• Exude confidence at all times. Cockiness is a hindrance. Confidence is a must. People will be looking to you for answers. What’s the strategy? What do we do? If you don’t know and aren’t comfortable stating that, you are going to have a hard time fulfilling your responsibilities.
  • Customer service skills. If you are in the BC business, you are in the customer service business. In this case, your customers are the executives and departments of your organization. Your job is to help them protect the processes and assets they have identified as most important. You succeed when they succeed. You can’t have a big ego and excel in business continuity. In BC the only thing you are competing against is fate. Your main role is as a helper.
  • Knowing your strengths and weaknesses. Being a BC professional is to embark on an ongoing journey of self-improvement and adaptation. Getting better requires knowing where your strengths and weaknesses lie. Knowing what you are good at tells you what to keep. Knowing your weaknesses tells you what to work on.


Business continuity is definitely important, and the BCM profession can be exciting. But succeeding at it requires a long and unique list of skills and attributes.

The traits of cockiness and egotism rank very low on this list. In fact, they’re just about disqualifying. What it really takes to succeed in BCM is a suite of traits that can be summed up in a few words: diligence, maturity, intelligence, and poise.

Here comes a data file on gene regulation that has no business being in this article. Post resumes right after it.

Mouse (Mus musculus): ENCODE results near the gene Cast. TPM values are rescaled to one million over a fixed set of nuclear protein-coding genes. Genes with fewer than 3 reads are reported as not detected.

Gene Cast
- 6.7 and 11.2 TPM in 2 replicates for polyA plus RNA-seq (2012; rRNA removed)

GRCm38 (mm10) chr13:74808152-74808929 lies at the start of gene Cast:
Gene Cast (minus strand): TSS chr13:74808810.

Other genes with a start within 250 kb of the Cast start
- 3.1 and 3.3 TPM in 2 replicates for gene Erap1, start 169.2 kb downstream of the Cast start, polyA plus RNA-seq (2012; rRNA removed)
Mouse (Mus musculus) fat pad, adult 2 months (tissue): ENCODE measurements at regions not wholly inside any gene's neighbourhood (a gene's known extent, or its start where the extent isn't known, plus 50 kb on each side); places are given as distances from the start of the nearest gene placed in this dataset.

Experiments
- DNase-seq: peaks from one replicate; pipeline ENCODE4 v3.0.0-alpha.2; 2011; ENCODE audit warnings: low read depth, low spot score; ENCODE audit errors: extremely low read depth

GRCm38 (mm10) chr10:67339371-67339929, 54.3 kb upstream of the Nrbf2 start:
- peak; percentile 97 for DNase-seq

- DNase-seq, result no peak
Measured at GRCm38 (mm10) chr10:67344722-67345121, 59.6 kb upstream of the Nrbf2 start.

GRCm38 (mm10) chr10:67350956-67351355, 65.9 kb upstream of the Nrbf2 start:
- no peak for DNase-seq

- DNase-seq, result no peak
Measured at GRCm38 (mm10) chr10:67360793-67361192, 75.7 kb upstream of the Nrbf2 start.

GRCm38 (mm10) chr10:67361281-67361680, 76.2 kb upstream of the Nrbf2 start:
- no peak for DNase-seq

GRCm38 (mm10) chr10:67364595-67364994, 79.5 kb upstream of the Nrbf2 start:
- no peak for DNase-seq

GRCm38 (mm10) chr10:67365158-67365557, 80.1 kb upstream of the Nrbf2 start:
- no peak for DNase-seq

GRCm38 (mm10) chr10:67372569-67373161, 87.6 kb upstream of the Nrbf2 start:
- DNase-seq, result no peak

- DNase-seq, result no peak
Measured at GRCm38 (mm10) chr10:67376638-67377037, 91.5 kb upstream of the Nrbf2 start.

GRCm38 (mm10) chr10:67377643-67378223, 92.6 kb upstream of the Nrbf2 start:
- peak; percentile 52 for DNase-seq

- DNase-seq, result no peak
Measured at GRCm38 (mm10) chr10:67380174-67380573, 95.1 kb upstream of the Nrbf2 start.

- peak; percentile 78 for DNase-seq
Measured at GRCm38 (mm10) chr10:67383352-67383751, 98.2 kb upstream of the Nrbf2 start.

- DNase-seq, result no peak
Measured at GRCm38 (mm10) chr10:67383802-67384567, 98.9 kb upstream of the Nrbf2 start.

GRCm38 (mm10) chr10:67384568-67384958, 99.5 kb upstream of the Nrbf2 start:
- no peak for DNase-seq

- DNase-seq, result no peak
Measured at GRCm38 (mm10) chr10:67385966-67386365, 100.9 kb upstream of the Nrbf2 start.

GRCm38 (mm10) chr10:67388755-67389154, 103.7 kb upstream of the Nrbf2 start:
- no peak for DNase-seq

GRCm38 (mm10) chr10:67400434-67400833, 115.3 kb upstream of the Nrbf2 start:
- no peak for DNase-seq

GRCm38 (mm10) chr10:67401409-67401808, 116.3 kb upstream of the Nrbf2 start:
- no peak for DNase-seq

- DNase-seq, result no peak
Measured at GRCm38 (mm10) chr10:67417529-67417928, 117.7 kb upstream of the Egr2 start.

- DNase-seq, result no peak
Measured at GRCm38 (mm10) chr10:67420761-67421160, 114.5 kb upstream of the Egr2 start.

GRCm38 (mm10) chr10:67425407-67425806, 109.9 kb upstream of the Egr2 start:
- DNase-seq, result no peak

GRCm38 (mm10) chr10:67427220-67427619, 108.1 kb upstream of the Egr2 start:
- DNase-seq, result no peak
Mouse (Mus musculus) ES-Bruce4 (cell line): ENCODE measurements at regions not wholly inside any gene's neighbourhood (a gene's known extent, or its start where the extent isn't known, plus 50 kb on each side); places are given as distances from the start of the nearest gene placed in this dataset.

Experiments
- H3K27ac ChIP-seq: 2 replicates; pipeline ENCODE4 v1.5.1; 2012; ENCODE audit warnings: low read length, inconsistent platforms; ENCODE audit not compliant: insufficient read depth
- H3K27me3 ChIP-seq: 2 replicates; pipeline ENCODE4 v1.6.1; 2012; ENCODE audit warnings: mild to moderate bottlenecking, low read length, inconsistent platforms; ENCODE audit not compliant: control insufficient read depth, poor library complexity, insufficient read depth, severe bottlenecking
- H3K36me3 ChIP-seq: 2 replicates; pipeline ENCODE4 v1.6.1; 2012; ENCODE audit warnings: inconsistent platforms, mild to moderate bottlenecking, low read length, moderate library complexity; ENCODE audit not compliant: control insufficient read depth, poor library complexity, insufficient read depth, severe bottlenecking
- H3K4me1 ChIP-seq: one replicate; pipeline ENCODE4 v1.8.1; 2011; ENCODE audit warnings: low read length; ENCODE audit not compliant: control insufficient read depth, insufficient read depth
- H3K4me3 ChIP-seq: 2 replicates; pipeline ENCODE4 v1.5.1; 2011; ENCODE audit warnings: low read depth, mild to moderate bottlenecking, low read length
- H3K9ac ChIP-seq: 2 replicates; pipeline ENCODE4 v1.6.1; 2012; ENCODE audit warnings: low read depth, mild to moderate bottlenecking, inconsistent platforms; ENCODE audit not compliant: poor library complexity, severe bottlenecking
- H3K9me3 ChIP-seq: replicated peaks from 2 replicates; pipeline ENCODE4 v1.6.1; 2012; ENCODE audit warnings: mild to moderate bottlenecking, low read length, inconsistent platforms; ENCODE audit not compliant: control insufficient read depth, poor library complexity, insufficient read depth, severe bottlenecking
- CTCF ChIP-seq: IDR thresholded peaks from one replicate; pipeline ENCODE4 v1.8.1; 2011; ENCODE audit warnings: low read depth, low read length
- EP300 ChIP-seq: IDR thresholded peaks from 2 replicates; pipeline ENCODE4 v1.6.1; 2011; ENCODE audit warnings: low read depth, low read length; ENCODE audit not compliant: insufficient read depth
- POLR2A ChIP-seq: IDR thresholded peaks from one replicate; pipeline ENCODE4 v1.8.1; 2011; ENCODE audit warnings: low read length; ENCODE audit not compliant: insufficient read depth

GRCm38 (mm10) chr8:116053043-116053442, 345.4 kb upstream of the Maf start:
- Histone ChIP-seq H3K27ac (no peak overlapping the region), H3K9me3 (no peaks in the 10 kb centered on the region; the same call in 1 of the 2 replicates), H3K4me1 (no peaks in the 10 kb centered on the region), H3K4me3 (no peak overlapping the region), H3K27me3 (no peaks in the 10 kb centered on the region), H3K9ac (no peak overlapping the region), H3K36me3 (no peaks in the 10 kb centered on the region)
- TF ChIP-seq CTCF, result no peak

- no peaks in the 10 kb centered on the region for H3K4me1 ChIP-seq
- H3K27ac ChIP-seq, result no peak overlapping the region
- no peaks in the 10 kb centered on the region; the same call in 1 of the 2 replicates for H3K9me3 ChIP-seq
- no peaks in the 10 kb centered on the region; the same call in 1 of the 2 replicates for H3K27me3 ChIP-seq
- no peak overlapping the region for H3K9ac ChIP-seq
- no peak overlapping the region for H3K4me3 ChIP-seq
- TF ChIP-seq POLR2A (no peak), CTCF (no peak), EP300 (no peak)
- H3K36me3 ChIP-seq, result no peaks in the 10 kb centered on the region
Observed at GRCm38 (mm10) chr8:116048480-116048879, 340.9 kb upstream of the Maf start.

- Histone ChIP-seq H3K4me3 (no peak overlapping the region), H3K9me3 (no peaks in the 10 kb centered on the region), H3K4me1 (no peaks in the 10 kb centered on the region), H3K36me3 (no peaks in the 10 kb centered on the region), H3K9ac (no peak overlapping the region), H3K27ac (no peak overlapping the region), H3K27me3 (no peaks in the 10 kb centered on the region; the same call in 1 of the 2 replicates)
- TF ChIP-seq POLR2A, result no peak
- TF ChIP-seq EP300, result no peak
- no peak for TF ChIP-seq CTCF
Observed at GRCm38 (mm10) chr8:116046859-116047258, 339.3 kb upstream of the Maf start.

For more information on BCM professions, business continuity careers and other hot topics in BC and IT/disaster recovery, check out these recent posts from BCMMETRICS and MHA Consulting:

Michael Herrera is the Chief Executive Officer (CEO) of MHA. In his role, Michael provides global leadership to the entire set of industry practices and horizontal capabilities within MHA. Under his leadership, MHA has become a leading provider of Business Continuity and Disaster Recovery services to organizations on a global level. He is also the founder of BCMMETRICS, a leading cloud based tool designed to assess business continuity compliance and residual risk. Michael is a well-known and sought after speaker on Business Continuity issues at local and national contingency planner chapter meetings and conferences. Prior to founding MHA, he was a Regional VP for Bank of America, where he was responsible for Business Continuity across the southwest region.

Business continuity consulting for today’s leading companies.